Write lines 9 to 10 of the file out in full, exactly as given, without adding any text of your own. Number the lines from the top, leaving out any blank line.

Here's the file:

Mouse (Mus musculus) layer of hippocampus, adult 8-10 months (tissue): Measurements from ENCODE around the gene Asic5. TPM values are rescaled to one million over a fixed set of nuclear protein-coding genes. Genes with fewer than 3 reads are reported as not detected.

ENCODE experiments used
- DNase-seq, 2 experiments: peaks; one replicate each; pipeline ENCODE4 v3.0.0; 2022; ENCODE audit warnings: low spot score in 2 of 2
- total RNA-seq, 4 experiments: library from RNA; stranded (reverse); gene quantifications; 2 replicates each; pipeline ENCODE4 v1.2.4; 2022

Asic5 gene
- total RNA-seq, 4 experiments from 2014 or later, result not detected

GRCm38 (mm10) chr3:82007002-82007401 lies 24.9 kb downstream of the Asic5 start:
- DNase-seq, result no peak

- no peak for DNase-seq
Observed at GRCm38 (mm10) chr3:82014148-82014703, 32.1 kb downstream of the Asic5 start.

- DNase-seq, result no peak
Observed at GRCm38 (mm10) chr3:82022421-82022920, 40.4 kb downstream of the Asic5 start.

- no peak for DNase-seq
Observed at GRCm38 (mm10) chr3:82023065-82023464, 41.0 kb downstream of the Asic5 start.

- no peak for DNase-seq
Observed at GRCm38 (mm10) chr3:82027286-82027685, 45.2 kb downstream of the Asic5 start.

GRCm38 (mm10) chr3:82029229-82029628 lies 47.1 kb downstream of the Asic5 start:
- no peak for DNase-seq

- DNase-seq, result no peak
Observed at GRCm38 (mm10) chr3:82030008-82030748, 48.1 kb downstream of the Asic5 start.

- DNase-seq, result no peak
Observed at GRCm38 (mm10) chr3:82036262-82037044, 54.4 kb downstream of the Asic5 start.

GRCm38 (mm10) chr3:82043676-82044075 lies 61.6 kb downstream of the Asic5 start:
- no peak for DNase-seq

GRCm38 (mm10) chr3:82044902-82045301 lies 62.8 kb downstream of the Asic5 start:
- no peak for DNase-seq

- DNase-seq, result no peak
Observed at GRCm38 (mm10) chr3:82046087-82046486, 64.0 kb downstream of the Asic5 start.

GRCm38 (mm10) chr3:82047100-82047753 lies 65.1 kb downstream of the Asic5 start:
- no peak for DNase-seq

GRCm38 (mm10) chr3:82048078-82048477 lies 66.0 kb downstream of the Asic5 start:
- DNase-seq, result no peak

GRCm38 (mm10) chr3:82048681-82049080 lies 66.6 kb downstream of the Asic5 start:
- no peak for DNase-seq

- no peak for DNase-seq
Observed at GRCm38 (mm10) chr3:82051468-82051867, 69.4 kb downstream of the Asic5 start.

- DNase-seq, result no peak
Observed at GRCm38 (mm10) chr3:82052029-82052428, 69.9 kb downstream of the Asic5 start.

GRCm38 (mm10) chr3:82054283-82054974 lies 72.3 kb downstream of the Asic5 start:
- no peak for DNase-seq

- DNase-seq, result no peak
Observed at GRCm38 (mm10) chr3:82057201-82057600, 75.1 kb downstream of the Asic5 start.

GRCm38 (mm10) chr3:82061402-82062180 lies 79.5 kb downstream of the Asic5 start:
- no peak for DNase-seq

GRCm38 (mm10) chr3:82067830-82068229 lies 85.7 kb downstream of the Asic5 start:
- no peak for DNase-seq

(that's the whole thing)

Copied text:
- no peak for DNase-seq
Observed at GRCm38 (mm10) chr3:82014148-82014703, 32.1 kb downstream of the Asic5 start.